Saturday, August 22, 2009
Are you a Kat Von D Saint or Sinner? These brand new scents by Los Angeles based tattoo artist Kat Von D are sort of a buzz right now, and I, too, wanted to know what kinds of scents would be assigned to names like Saint and Sinner. What kinds of notes say "innocence" or "naughty" to you? If you happen to order anything from Sephora, include the code VIBKVD and receive free samples of Kat Von D Saint and Sinner fragrances (twist cap glass vials like the Jo Malone sample vials, on a card). I don't know how long this offer will last, but in case you miss the deal by the time you find this article, these scents would be easy to test at a Sephora store, or you can get the sleek and convenient little roll-ons online. The sample card I received from Sephora came with the two glass vials which are unmarked except to say "Fragrance #A" or "Fragrance #B". They ask you to guess which is which, Saint or Sinner (the answers are on the card). Sephora has even set up a quiz on Facebook for those of you who want to see which scent character fits you best. Like the Benefit Crescent Row Collection, this fragrance debut by Kat Von D feels fun and exciting to be part of, like an interactive game of sorts.
Today, I'll start with a brief review of Sinner. Check out the buzz: Kat Von D Sinner (2009 New Launch and Fragrance Review)
Added 9/01/2009: Click here for my review of Kat Von D Saint!
Thursday, August 20, 2009
As Miles Davis' All Blues goes, "the sea, the sky, you and I"...
Here's today's entry at The Examiner: Beach Roses: Les Parfums de Rosine Ecume de Rose, Rose d'Ete
Wednesday, August 19, 2009
These sugared almonds, candied roses and peppery woods are all carried on a fluffy rain cloud (for the ozonic note), seemingly innocent until the Amaretto eventually rears its naughty, heady head. This note is cherry-like (in its intensity) yet orange-tinged, penetratingly boozy, lending this otherwise girlish composition a somewhat grown-up, perfumey edge. As with Anaïs Anaïs, Cacharel does the classic good-girl-bad-girl female dichotomy theme well..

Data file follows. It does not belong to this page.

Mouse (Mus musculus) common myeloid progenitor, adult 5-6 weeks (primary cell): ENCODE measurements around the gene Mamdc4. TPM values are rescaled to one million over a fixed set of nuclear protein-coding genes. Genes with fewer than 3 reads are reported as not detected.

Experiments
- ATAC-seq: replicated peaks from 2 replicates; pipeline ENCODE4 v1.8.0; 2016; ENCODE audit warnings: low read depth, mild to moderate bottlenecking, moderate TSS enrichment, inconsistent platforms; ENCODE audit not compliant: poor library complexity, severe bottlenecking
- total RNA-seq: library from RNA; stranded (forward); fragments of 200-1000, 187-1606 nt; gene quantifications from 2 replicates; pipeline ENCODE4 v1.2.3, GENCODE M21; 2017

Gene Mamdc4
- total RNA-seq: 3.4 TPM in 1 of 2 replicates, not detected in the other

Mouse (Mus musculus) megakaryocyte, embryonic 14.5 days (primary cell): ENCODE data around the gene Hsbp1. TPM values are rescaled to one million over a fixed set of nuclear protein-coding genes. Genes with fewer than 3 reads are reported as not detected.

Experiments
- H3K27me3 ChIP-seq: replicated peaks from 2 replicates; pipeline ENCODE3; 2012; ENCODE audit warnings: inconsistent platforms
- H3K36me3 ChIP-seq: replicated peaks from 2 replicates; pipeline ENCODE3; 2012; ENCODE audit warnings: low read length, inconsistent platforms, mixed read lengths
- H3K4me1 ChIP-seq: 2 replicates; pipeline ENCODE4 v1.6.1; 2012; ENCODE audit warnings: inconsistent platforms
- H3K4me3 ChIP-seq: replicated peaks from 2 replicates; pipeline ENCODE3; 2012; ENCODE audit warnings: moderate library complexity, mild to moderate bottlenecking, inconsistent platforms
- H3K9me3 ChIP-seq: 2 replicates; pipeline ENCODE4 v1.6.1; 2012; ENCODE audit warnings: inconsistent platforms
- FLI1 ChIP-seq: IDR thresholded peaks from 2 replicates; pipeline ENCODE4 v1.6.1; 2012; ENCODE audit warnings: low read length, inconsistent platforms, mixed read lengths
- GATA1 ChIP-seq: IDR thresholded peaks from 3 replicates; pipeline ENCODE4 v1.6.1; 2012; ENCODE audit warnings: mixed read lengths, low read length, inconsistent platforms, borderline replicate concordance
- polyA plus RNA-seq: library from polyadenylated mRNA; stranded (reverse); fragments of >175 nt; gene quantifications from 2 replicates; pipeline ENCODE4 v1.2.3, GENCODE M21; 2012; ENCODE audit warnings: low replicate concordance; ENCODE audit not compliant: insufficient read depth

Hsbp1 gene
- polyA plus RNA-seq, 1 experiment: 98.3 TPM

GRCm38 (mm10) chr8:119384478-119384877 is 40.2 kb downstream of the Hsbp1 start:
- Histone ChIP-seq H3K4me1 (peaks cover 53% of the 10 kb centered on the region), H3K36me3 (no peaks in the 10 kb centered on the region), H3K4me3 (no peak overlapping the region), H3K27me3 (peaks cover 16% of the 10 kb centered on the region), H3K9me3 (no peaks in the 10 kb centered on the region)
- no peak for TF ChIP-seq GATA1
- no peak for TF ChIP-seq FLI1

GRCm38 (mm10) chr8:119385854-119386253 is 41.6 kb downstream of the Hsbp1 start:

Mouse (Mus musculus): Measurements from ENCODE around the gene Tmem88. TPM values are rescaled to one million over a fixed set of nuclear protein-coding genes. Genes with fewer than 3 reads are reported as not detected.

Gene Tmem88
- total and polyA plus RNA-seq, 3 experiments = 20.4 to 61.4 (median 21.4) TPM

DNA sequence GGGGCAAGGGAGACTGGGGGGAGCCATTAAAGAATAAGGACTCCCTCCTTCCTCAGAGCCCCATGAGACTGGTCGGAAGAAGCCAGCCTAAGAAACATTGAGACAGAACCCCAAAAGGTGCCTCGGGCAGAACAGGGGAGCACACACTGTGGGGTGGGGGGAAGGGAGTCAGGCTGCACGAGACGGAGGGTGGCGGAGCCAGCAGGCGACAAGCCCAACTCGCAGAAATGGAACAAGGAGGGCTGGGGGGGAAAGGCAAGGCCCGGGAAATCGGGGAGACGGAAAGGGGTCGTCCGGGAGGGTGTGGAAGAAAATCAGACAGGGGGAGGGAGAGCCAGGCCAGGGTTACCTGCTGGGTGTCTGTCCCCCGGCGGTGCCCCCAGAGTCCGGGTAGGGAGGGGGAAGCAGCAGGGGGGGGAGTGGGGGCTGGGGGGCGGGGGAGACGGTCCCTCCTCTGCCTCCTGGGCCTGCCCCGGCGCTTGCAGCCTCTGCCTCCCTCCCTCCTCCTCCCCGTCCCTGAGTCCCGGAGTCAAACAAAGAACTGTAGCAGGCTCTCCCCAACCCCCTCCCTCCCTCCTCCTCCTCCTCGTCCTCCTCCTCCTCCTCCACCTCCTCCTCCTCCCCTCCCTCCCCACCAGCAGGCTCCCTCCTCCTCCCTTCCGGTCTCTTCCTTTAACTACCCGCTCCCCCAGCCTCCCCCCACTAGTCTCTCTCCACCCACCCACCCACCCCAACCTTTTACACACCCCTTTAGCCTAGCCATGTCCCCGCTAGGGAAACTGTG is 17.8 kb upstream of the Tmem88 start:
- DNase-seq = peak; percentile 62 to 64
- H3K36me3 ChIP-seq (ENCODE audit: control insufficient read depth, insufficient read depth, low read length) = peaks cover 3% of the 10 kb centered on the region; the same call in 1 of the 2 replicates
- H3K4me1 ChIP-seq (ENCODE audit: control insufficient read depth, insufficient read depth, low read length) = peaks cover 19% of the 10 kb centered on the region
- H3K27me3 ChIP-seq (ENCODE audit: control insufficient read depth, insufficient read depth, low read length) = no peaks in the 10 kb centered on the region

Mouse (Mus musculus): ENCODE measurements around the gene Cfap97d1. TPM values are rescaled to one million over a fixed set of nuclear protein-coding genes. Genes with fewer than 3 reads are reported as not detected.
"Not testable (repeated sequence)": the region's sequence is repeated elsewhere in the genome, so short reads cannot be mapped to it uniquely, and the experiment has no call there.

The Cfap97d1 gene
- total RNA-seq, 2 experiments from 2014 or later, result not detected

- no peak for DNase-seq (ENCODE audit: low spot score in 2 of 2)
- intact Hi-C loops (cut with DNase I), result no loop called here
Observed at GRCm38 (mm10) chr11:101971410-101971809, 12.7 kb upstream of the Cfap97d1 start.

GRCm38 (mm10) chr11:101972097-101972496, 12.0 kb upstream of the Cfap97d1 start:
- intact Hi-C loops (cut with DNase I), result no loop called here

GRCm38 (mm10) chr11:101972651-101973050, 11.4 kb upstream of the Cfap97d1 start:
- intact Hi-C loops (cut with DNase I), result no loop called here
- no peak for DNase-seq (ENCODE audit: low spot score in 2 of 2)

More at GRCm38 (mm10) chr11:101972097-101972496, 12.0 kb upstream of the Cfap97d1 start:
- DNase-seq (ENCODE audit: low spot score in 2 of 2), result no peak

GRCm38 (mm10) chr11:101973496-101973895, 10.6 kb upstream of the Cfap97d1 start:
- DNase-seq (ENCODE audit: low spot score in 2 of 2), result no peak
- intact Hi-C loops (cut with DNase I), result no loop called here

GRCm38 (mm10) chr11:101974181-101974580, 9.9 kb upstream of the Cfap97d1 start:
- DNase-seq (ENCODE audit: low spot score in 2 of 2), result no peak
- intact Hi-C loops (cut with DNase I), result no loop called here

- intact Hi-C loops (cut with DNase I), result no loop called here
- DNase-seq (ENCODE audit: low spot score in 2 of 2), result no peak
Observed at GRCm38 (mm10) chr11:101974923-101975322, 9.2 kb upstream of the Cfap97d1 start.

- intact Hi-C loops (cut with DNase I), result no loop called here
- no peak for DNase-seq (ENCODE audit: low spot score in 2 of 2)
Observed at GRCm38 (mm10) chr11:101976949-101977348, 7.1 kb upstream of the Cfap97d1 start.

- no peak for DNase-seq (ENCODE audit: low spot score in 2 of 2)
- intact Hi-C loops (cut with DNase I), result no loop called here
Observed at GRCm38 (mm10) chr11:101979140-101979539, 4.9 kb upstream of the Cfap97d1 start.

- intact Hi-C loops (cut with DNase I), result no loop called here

Please visit my review at The Examiner: Cacharel Gloria - Candied roses and almonds, powdered sugar for a coquette
Monday, August 17, 2009
First, oakmoss, now jasmine. Why question the IFRA on their ruling over restrictions of raw materials used in perfumery? Brave New World, meet Alphaville. Read Asking Why Instead of Saying Because - by Caitlin Shortell, Legerdenez, posted on 8/16/09
(PS: I think it's about cutting costs more so than protecting fragrance users from the threat of allergic reactions from natural ingredients. It's funny how such a ruling makes synthetics suddenly seem much safer for us all. Why, we'd be doomed without technological breakthroughs!)
Related link: Naturals are no longer eco-friendly! The "natural" fragrances of the future - www.newbeauty.com, Friday, August 21, 2009
Sunday, August 16, 2009
Blue skies smiling at me
Nothing but blue skies over me!
L'Heure Bleue with its orange blossom heart wrapped in melancholic hues of blues and purples, fits the wistful midsummer emotion I feel, of never wanting to say goodbye, a feeling that was so perfectly captured by this pre-WWI creation of then-peaceful 1912 Paris - taking in the astounding colors of twilight, never wanting this beautiful time to end.
Please visit the Examiner to view my Top 10 list: A New York Midsummer Top 10
Friday, August 14, 2009
Organza Indécence (...) like gourmet s'mores with toasted marshmallows and hot chili pepper chocolates, or perhaps if you prefer imagery without it being literally foody, a seductress in black velvet and lace. This perfect olfactory blend of gustative and elegant is perfect for Fall, but also wearable all year long if you love this type of classic Oriental with a modern gourmand kick.
Please visit the Examiner for today's featured review: Featured Review: Givenchy Organza Indecence
Wednesday, August 12, 2009
I have the greatest respect for those flankers that manage to win hearts and stand the test of time (...) and even if shortlived on the market, those that capture the overall essence of the originals in creative ways. Such flankers would have to be composed by perfumers who know what they're doing, both as noses who can create unique scents, and as artists who approach their work with the more personal, larger scope of their collections in mind.